furniture. But aboove all things he repressed and extinguished
civill dissention, which as yet remayned as the reliques of the old



Digitized by



Google



THB FIRST BOOK. 39

factions ; yet the envie of Deathe, whose stuige sparethe no
manne, preventid his finall purpose^ being vehementlie busied
in these affairs. Of his wife Martia he hadd ingendered onlie one
Sonne named Sicilius, whoe, yet in that he was not ripe for imperie,
Martia, having good experience in manie things, tooke in handde
the charge and care of the kingedom, and thincking that all things
was fittinge to her conceminge the availe of the common wealthe,
she promulged lawes which of the posteritee were called Martian
Lawes. After Sicilius, whose life endeured not longe, reigned
Chimarius, Danius, and Morvidius, whoe^ beinge of haute corage,
yet of suche notable creweltie that wheras he was never satisfied
with the torture of menne, whome partUe with his own hands he
strake^ partlie he committed to dredfull torments ; at the lengthe,
having conflicte with wilde beastes, made a beastlie ende, and thus
(as the old saieng is) to miche stoutenes beecamme his owne con-
fusion. His Sonne Oorbonian, a mann muche unlike his father,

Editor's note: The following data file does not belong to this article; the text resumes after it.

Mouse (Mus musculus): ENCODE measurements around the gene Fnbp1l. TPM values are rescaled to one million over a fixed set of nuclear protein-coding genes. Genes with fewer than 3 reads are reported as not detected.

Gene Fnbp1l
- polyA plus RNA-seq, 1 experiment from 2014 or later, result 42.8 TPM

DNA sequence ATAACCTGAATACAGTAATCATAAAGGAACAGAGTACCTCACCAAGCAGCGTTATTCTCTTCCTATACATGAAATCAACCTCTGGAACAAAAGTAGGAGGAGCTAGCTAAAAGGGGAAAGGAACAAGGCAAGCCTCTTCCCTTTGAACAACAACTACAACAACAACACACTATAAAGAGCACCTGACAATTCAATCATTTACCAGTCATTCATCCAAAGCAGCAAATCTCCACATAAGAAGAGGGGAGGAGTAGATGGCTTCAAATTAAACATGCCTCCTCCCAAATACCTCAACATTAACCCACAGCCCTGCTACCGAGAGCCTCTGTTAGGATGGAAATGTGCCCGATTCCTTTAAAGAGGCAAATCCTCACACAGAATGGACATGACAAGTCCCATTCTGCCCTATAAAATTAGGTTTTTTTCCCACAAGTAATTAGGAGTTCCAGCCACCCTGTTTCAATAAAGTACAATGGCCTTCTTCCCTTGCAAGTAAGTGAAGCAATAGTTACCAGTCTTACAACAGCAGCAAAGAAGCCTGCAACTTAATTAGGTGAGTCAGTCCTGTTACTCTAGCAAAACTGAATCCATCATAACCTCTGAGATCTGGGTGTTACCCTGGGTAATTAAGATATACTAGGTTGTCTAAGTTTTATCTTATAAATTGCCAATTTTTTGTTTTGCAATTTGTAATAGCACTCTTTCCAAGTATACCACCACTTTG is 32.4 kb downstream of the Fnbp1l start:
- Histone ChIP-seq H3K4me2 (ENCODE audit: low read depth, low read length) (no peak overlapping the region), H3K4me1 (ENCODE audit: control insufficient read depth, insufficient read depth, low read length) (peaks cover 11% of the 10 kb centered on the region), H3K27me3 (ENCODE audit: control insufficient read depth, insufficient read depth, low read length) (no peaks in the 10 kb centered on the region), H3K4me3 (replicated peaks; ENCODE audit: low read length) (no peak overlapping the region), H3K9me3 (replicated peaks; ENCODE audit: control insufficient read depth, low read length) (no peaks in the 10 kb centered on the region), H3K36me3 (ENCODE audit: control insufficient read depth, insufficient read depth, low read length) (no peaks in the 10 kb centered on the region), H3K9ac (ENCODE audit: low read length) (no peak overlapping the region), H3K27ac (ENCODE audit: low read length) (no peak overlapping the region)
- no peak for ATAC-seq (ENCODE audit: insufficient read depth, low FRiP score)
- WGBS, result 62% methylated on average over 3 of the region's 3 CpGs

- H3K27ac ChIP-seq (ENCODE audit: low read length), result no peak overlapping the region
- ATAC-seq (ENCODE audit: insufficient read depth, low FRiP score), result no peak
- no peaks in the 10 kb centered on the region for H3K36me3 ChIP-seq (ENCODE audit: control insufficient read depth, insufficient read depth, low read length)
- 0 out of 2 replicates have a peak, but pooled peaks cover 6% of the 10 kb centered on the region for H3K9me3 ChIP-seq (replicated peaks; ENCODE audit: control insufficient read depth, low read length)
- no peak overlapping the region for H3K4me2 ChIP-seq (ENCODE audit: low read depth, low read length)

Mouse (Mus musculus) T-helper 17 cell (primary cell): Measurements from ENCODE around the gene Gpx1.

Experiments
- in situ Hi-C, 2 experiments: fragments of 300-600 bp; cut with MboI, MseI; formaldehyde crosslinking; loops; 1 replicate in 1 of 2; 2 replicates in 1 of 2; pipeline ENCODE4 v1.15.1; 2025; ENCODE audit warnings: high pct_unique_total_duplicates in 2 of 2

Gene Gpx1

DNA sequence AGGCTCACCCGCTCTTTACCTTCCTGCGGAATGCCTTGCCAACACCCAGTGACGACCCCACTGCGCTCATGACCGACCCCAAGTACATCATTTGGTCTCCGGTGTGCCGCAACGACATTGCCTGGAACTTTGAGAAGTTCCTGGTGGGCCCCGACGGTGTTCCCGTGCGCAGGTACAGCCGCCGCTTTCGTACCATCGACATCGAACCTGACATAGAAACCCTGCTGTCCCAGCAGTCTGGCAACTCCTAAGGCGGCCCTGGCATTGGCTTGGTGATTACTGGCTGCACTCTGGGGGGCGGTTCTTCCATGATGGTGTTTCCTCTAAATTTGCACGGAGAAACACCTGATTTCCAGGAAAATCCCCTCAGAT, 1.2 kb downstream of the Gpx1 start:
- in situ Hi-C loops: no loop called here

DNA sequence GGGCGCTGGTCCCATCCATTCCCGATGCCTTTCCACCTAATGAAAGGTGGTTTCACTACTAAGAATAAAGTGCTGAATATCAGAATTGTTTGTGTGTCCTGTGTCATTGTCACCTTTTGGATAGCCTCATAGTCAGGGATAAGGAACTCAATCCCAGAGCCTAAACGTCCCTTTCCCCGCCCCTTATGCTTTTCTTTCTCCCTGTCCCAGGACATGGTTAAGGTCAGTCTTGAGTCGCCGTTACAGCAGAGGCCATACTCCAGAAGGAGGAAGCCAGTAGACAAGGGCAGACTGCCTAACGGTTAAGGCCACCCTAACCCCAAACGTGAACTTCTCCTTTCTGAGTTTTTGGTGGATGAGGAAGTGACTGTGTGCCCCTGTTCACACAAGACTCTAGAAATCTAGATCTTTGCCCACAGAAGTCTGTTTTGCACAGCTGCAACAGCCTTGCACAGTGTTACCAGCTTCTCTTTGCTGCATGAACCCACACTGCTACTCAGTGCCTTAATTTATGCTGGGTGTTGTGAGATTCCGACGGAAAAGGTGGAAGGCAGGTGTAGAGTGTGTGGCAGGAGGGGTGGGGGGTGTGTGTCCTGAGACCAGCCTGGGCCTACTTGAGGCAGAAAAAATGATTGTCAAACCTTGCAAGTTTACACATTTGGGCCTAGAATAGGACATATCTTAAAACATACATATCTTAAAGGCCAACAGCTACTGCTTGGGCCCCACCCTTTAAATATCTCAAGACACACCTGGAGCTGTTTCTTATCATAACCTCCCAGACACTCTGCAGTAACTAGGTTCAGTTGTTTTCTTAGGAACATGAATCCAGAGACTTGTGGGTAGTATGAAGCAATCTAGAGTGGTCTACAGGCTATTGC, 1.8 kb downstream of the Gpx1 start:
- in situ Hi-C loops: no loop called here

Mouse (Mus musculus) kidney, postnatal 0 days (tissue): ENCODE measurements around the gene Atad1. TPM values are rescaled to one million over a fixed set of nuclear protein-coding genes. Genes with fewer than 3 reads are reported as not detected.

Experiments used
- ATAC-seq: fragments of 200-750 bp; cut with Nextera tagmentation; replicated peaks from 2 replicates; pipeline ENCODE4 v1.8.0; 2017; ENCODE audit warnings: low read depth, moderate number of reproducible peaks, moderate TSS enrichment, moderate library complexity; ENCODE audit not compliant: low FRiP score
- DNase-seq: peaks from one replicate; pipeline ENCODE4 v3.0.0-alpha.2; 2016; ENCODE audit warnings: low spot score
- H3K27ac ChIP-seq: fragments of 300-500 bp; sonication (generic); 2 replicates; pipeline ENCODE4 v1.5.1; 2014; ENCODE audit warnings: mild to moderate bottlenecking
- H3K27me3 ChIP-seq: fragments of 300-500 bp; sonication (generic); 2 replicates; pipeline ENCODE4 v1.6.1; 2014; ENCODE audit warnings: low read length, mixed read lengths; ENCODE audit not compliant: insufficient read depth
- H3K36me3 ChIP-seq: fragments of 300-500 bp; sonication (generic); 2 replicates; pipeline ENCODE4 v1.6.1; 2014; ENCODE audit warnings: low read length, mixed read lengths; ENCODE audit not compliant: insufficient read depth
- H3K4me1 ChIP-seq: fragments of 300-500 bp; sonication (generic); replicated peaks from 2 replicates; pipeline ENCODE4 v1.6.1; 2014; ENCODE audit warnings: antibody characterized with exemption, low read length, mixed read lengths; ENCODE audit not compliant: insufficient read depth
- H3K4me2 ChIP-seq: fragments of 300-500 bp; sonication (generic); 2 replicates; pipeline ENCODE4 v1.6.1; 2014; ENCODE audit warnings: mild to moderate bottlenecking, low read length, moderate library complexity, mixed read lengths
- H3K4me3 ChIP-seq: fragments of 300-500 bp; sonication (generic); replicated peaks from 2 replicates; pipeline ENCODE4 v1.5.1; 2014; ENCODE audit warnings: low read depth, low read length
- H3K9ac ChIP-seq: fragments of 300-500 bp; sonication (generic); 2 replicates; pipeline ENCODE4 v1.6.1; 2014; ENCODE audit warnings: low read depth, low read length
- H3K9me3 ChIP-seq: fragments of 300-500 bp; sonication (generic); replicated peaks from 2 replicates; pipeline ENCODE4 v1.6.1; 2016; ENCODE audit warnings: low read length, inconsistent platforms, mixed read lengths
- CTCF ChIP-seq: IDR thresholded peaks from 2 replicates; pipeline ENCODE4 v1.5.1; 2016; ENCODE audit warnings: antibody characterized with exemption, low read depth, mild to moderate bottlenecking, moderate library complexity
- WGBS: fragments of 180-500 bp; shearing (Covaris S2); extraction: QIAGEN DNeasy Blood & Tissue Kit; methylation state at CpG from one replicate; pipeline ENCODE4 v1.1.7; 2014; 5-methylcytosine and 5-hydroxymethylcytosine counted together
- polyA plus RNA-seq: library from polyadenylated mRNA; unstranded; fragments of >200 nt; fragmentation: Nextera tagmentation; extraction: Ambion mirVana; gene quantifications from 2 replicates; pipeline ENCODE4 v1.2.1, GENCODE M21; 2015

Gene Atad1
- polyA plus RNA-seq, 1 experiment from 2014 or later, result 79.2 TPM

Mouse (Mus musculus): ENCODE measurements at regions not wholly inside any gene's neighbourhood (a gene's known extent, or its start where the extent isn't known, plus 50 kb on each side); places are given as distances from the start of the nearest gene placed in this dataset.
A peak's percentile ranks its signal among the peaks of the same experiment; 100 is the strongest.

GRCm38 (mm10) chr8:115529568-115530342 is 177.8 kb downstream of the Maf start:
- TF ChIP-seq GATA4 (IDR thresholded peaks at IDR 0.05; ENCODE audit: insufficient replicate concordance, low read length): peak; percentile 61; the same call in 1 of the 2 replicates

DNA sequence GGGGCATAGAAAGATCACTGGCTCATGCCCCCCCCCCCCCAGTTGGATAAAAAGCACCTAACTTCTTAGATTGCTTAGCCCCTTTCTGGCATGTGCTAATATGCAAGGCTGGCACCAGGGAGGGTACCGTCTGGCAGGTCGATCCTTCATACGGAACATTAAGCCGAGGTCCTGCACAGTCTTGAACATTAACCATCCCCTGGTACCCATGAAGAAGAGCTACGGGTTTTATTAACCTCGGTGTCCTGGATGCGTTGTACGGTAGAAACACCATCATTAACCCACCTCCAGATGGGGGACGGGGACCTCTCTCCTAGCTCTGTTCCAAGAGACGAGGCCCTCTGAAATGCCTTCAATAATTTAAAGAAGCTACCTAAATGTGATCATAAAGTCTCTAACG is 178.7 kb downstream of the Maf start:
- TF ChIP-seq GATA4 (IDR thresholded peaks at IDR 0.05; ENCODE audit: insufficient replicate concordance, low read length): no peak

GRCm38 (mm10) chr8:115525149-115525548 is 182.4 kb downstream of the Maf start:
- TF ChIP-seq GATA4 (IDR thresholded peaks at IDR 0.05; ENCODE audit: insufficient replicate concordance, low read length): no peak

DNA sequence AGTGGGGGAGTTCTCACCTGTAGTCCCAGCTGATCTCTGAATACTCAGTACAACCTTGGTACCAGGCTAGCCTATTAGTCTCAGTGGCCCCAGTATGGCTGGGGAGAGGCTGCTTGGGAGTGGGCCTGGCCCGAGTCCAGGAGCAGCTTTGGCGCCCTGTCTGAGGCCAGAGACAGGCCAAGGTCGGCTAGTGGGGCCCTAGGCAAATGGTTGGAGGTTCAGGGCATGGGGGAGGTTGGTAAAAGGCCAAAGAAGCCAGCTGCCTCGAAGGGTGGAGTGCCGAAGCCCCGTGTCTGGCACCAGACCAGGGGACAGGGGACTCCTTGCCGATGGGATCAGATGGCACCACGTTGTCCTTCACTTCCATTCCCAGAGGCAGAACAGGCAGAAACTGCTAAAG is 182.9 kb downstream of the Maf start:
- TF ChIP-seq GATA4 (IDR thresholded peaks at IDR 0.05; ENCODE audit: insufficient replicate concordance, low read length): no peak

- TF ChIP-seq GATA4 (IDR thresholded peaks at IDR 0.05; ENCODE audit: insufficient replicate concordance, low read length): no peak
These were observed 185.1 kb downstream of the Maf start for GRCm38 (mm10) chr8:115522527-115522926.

succeeded in kingdom, a mann of ezceading gooddnes and great
parsimonie, allwayse preferring peace beefore battayle. After
himme his brother Archigallo was crowned king, whoe, being mali-
cious towards the nobilitee, minded to putt the cheefe of them to
execution, and, having in feare their mighte and power, didd prepos-
teruslie exalte and honor the moste obscure and servile persons ;
for the which causes the piers and lordes, impacient in soe great
crueltie^ dispossessed himm of his rioll anthoritee. Into whose
rome was exalted his brother EUiodorus, a mann of great justice Eiiodoms.
and sinceritee, whoe, thinckinge it as a greate treason towards
himme selfe if he hadd not especiall regard of all suche thinggs as
mighte benefitt his broother, it is not credible to be towlde how
emestlie he entreated with his princes that Archigallo might bee Ann